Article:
Criticizing Ted Cruz supporters and, especially, Washington, D.C.-based special interest groups for attacking Dewhurst as a “moderate,” the Chronicle chose to praise him for it:
Along with House Speaker Joe Straus, Dewhurst has been a welcome stabilizing influence in an often stormy and polarized legislative process. Isn’t that what’s called for in a divided Washington? We think it is.
Viewing these broadsides only convinces us that those who thought them up have a tin ear for the Texas way of working across the aisle made famous by Gov. George W. Bush and the late Lt. Gov. Bob Bullock, and embraced by countless disciples in Texas public office through the decades. No Texas Republican need apologize for being a moderate.
The Chron did say that Dewhurst’s limited campaigning and editorial-board blackout was “not decision-making worthy of a man who would be U.S. senator from Texas.”
In a bit of a surprise, the state capital’s daily came out for Ted Cruz.
The editorial praises Cruz’s background and intelligence, but it seems that what the paper really wants is more of a campaign to cover, in the form of a July 31 Cruz-Dewhurst runoff that might force Dewhurst to be more accomodating, and give Texas voters better information:
Polls suggest that outright victory may be within Dewhurst’s reach, but Cruz and former Dallas Mayor Tom Leppert appear to be gaining ground and we say that’s good.
Dewhurst has stiffed his opponents and stiffed voters by limiting joint appearances. He’s sitting on a comfortable lead, and perhaps that’s good politics. The campaign tactic denies primary voters the opportunity to question him on his record or at least listen while others do that.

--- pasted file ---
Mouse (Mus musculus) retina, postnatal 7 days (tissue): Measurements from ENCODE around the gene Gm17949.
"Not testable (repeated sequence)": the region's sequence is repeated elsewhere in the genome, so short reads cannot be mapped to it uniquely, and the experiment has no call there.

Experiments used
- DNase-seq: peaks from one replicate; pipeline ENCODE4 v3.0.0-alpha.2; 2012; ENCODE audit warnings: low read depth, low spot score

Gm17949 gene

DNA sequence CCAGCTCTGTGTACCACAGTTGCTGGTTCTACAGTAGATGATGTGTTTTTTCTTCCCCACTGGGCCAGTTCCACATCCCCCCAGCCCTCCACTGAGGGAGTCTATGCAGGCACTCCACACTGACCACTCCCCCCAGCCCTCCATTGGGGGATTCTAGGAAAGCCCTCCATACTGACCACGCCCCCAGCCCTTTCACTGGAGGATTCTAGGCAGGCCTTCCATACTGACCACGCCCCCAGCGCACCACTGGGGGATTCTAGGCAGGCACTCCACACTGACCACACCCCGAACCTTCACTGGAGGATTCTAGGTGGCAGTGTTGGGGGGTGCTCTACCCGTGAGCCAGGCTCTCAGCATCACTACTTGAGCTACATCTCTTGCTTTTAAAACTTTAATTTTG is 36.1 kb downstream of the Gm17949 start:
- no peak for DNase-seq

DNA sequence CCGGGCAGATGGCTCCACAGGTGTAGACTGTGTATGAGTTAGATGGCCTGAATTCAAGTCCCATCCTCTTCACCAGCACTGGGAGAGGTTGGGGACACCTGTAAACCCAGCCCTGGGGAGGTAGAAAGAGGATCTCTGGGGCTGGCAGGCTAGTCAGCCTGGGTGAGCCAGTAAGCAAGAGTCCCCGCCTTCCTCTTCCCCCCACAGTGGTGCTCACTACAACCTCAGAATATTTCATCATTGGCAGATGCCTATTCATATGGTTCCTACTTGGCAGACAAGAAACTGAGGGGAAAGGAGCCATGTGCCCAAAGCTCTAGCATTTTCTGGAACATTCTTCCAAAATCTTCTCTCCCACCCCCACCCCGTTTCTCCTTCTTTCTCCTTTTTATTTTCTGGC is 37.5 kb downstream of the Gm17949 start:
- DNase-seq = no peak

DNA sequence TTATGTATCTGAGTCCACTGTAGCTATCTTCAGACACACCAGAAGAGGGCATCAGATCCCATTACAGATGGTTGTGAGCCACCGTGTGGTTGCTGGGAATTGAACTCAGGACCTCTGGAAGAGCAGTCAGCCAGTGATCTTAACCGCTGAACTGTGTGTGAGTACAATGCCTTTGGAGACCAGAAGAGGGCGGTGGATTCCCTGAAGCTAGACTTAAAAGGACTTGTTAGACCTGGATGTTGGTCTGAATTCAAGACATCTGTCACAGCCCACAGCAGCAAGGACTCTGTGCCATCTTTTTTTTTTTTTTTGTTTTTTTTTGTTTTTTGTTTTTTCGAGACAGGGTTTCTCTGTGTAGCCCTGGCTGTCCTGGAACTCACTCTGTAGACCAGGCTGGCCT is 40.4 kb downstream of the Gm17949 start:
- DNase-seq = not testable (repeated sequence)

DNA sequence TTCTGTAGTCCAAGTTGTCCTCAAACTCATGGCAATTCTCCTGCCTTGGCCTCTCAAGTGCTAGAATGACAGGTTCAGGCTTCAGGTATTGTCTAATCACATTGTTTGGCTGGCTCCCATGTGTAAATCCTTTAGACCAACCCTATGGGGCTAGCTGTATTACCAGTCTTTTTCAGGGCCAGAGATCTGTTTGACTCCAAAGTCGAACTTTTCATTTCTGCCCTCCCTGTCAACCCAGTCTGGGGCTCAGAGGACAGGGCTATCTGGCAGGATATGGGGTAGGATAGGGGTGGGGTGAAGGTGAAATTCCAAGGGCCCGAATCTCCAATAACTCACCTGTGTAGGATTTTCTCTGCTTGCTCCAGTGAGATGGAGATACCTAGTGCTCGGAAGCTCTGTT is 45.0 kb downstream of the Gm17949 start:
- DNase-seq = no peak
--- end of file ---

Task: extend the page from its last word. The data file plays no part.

Dewhurst is a familiar name and he is spending big money to make it even more familiar.
We have supported Dewhurst in the past but cannot recommend a candidate who plays hide-and-seek with the public by limiting his contact with voters to controlled events and media buys.
Though we have some disagreements with Cruz, we respect his willingness to engage and answer questions. We also respect the passion of his convictions.
And what about the Dems?
The Star-Telegram, the Morning News, and the Chronicle all endorsed former Henderson state representative Paul Sadler, mostly on the strength of his experience. (The latter two papers also noted his appearances on TEXAS MONTHLY‘s Best Legislators list.)
The Statesman hasn’t published an endorsement, but it did make passing mention of the Democrats in its Dewhurst editorial: “The GOP nominee meets the winner of the four-way contest for the Democratic nomination. The best known is former State Rep. Paul Sadler.”
That left the progressive blog Burnt Orange Report to at least try something different, making 31-year-old Sean Hubbard its pick, even if a big part of its reasoning was, he doesn’t stand a chance:
Democrats won’t be winning it in November, no matter who we nominate. Jesus Christ himself could not pick this one up if he was running on the Democratic ticket (which he would) …
The story went on to explain that Sadler is more qualified to serve and might get their endorsement if the party was a factor in the race.
But Hubbard “does the better job of firing up the Democratic base and inspiring new people to vote. Democratic victories depend on mobilizing and exciting the next generation of Democratic voters here in Texas.”